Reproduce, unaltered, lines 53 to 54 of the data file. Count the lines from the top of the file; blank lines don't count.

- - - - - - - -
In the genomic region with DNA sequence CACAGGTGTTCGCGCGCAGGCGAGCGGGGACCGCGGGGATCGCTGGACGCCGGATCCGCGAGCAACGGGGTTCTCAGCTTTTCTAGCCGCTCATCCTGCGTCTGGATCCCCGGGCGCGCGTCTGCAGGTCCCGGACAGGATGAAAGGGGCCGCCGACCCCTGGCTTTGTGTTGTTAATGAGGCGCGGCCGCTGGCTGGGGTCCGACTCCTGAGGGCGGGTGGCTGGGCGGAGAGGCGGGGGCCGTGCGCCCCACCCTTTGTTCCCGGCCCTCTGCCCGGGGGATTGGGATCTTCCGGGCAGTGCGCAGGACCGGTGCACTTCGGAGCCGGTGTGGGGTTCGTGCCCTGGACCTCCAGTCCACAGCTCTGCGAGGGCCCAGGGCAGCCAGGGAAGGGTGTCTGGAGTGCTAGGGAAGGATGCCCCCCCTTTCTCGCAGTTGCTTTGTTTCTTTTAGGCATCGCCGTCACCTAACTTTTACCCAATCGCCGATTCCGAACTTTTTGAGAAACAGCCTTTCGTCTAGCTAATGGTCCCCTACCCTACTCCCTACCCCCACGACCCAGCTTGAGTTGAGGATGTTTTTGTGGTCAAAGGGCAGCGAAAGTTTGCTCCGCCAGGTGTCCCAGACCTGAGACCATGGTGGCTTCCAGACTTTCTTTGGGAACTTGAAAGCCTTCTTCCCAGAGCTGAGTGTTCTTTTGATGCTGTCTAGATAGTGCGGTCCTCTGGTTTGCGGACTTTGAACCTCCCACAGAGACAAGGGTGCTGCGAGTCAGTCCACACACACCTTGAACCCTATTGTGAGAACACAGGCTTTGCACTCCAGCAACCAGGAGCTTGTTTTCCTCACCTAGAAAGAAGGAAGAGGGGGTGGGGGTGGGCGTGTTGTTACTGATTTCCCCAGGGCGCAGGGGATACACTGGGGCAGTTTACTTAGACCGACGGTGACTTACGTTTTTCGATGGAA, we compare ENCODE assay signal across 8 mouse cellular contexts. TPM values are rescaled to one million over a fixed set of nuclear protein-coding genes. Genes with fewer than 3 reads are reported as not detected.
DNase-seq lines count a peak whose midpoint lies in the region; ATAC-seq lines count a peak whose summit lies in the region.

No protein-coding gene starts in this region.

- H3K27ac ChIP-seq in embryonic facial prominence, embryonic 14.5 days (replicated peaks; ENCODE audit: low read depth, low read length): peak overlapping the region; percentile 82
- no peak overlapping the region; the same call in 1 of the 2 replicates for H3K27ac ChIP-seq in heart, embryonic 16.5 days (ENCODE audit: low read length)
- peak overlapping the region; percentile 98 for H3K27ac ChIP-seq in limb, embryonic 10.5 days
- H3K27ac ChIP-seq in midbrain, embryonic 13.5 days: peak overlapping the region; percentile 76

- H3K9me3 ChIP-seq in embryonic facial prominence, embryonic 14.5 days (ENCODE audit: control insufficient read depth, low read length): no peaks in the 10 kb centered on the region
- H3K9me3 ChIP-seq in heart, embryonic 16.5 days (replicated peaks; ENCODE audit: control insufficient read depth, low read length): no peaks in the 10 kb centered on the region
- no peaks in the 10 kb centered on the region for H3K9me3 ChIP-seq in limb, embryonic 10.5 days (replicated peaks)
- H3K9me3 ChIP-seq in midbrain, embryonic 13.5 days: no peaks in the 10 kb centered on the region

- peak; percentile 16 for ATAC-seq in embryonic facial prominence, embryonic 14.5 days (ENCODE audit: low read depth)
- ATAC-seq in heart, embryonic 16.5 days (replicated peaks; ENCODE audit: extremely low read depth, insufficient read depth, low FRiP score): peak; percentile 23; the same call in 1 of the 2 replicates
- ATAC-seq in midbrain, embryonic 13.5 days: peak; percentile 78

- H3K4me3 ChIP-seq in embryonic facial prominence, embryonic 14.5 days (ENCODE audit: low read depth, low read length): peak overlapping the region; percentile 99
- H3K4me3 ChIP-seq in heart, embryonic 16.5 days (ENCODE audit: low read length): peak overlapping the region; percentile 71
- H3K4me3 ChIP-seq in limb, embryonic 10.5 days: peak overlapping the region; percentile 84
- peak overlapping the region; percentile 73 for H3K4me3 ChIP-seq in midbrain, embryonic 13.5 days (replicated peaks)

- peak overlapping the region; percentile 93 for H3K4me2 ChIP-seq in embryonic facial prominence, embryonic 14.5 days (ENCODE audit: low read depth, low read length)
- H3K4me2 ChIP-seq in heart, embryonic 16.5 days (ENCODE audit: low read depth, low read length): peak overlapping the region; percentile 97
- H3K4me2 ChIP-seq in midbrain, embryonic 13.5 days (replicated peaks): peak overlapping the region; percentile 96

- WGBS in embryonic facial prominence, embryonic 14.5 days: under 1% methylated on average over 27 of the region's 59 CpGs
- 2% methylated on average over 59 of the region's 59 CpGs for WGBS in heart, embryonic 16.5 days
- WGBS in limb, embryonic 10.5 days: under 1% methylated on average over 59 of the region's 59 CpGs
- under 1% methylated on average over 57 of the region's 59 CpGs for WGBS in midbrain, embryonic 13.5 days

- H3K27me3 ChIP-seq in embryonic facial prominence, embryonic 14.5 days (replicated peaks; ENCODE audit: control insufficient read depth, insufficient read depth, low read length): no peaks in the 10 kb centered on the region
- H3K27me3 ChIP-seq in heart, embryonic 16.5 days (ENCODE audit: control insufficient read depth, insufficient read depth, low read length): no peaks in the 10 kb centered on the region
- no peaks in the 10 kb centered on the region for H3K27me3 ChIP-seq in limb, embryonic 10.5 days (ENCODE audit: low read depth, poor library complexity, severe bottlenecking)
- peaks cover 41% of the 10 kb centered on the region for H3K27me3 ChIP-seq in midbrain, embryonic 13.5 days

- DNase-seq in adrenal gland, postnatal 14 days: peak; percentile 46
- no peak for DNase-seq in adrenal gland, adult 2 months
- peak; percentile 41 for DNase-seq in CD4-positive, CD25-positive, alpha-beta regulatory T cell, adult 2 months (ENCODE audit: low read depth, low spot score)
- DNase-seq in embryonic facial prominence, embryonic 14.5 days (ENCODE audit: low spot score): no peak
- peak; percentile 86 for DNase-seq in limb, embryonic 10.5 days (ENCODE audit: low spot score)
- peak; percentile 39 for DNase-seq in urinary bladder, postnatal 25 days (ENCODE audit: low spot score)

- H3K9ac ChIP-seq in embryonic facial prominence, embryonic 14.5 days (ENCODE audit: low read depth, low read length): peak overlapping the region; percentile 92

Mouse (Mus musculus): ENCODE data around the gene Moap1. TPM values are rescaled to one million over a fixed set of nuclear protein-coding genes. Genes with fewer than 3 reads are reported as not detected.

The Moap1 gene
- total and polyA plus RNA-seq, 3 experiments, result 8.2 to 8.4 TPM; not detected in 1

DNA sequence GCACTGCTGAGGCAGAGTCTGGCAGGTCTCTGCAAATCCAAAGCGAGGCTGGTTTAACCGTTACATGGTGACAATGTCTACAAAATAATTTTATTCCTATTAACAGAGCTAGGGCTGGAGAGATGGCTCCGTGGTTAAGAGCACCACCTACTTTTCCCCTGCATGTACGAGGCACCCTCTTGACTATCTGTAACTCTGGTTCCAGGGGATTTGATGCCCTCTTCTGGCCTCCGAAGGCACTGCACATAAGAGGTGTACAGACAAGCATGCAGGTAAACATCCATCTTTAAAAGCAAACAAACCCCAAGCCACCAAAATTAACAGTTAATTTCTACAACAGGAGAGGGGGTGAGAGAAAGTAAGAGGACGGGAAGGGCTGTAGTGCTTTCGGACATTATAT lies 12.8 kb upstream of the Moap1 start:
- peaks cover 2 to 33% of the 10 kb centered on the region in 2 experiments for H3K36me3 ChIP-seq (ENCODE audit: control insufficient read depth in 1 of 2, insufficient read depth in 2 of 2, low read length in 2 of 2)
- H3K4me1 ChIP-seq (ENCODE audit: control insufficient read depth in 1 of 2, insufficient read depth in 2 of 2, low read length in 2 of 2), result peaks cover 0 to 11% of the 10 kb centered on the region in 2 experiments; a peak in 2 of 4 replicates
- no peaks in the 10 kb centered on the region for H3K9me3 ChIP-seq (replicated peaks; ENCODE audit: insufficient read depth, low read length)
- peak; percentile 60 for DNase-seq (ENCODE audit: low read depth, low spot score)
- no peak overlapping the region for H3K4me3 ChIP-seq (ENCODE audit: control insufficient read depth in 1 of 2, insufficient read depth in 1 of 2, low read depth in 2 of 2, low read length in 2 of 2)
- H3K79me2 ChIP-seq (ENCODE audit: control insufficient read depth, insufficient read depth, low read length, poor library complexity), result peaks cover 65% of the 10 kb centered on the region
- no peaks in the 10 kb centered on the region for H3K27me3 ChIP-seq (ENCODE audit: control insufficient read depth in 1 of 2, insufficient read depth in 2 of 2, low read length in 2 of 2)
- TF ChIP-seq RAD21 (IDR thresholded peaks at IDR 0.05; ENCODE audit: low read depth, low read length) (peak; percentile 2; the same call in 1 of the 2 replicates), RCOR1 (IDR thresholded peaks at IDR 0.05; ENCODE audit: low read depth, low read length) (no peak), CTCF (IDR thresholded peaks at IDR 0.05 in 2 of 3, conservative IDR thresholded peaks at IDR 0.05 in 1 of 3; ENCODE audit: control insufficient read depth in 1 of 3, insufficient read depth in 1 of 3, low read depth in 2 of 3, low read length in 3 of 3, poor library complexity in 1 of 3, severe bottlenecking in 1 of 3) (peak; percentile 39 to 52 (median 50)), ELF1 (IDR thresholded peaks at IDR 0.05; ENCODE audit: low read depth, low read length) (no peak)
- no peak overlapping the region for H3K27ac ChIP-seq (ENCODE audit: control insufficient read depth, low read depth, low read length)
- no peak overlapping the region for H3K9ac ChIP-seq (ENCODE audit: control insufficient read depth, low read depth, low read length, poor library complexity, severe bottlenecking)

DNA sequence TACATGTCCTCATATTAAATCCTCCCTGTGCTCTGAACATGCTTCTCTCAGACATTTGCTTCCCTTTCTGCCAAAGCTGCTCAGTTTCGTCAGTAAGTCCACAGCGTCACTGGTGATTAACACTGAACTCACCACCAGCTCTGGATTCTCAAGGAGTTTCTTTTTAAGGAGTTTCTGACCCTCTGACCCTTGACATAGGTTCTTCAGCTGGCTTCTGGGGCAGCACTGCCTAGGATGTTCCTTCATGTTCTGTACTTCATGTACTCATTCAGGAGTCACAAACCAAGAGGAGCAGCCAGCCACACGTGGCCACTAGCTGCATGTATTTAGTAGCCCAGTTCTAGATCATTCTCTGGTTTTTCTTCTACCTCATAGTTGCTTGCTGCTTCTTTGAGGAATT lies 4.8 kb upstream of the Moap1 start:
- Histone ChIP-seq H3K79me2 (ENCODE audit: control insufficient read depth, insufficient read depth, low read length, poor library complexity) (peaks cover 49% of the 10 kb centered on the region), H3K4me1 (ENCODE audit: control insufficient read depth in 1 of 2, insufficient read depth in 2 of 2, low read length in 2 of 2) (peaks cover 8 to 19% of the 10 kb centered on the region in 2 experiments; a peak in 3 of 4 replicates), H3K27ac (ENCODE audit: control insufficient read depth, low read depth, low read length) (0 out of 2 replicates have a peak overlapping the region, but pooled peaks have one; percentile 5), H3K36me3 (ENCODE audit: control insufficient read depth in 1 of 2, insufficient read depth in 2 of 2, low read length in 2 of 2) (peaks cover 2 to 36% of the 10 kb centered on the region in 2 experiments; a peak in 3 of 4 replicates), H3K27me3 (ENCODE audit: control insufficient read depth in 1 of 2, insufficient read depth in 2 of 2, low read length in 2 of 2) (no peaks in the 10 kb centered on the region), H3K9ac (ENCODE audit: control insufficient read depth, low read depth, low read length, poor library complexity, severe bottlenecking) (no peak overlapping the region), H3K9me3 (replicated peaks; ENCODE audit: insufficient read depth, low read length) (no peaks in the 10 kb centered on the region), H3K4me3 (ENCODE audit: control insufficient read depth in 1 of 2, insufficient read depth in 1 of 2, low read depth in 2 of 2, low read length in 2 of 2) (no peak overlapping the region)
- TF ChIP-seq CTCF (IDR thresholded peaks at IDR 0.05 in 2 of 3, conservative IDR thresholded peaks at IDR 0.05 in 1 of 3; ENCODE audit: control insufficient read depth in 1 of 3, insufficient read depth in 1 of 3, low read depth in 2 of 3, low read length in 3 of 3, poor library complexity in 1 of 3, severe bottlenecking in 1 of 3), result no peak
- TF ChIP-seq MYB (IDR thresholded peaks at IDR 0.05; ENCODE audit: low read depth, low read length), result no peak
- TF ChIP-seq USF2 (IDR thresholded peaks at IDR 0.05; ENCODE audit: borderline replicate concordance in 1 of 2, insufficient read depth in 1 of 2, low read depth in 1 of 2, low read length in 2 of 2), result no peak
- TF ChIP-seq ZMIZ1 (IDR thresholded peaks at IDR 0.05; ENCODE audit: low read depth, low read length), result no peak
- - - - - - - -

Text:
- TF ChIP-seq CTCF (IDR thresholded peaks at IDR 0.05 in 2 of 3, conservative IDR thresholded peaks at IDR 0.05 in 1 of 3; ENCODE audit: control insufficient read depth in 1 of 3, insufficient read depth in 1 of 3, low read depth in 2 of 3, low read length in 3 of 3, poor library complexity in 1 of 3, severe bottlenecking in 1 of 3), result no peak
- TF ChIP-seq MYB (IDR thresholded peaks at IDR 0.05; ENCODE audit: low read depth, low read length), result no peak